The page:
Airlines in the dark
Most airline officials GAO interviewed expressed concerns about the extent to which FAA’s certification process addresses avionics cybersecurity. The FAA does not require manufacturers to disclose to the airlines the extent of independent testing or the types of tests that were conducted. Airlines said they are therefore at a disadvantage in ensuring the cybersecurity of their airplanes because they do not know the extent of testing that has occurred or whether independent testing took place. For example, representatives from one airline told GAO that this lack of transparency hinders their ability to perform certain functions, such as comprehensive threat analysis, that would allow for thorough threat identification and mitigation.
All of the airline representatives GAO spoke with supported periodic, ongoing testing of avionics systems on their airplanes to ensure their airworthiness. In the absence of FAA guidance on this, representatives from one airline stated that they have formed a group with four other airlines to try to determine how to safely perform independent testing on their respective fleets.
The aviation industry boasts some of the best digital solutions, including those tasked with security, operational enhancement and passenger convenience. But such activities carried out by air carriers and airports could also pose vulnerabilities by facilitating the installation of malicious software in avionics systems. For example, malware could be installed on an electronic flight bag (EFB), which is an airline-owned and operated electronic device used by pilots and flight crews. Currently, EFBs can be standalone devices, such as a tablet, or integrated with systems such as the flight management system. Previously, these devices had no connectivity to other systems in the flight control domain when an airplane was in flight. However, vendors are developing EFBs with the capability to communicate instructions directly to flight management systems during a flight. Such EFBs, if connected to the airplane and infected with malware, could enable denial-of-service attacks or intrusion to other connected on-board systems, such as flight management systems.
Lessons to be learned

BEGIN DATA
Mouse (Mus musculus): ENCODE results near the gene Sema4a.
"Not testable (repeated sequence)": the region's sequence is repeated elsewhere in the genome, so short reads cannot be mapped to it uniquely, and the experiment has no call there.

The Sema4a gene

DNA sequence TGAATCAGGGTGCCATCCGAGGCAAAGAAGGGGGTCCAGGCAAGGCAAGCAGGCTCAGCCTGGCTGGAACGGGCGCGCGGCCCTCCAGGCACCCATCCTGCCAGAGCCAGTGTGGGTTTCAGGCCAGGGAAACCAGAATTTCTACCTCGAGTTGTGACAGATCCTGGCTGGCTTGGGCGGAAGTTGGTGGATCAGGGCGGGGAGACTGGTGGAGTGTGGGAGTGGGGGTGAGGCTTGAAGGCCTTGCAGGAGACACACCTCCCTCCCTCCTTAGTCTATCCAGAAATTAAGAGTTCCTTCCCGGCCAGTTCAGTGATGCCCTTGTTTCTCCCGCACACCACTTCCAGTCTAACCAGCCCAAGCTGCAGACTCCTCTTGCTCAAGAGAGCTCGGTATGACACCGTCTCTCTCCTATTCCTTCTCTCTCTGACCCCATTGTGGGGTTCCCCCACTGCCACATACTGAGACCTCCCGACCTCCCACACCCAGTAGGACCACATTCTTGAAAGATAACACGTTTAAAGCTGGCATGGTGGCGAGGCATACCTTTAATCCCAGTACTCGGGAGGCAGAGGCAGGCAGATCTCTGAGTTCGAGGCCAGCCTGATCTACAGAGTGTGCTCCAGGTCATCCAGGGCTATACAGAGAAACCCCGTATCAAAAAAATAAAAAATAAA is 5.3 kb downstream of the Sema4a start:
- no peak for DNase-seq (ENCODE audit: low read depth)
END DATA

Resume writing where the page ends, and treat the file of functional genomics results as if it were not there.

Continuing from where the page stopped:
GAO said the FAA could learn lessons from EASA and the International Civil Aviation Organization (ICAO), both of which place a greater focus on the cybersecurity risks for avionic systems. ICAO is currently developing policies and procedures to reduce potential opportunities for cyber attack in a digitally connected aircraft environment – specifically, the processes for digital identity assurance for information that is exchanged between ground-to-ground systems and ground-to-air systems over different networks. The FAA told the watchdog that the agency is preparing internally for new rulemaking on avionics cybersecurity that would codify the use of commonly used Special Conditions in June 2021.
GAO’s report makes six recommendation to the FAA:
- Conduct a risk assessment of avionics systems cybersecurity to identify the relative priority of avionics cybersecurity risks for its oversight program compared to other safety concerns and develop a plan to address those risks.
- Identify staffing and training needs for agency inspectors specific to avionics cybersecurity, and develop and implement appropriate training to address identified needs.
- Develop and implement guidance for avionics cybersecurity testing of new airplane designs that includes independent testing.
- Review and consider revising its policies and procedures for monitoring the effectiveness of avionics cybersecurity controls in the deployed fleet to include developing procedures for safely conducting independent testing.
- Develop a mechanism to ensure that avionics cybersecurity issues are appropriately tracked and resolved when coordinating among internal stakeholders.
- Review and consider the extent to which oversight resources should be committed to avionics cybersecurity.
The FAA concurred with five of the recommendations but did not agree with conducting independent testing in the deployed fleet. The FAA believes any type of testing conducted on the in-service fleet could result in potential corruption of airplane systems, jeopardizing safety rather than detecting cybersecurity safety issues.
No time for complacency
To date, there have not been any reports of successful cyber attacks on an airplane’s avionics systems, and manufacturers must be applauded for their due diligence and innovation. For example, onboard networked systems on new airplanes are segregated into several independent domains, and one-way buses control the direction of data flow and built-in, automatic switches control when systems are activated.
Hackers have however demonstrated their ability to hack into a commercial airplane’s satellite internet modem, which impacted passenger mobile devices connected to the in-flight Internet. Aircraft avionic systems will have the highest level of protection but hackers have proven they can keep pace with technology and systems defense in other applications, which should make the cybersecurity of critical avionics systems, and ultimately flight safety, a high priority for the FAA.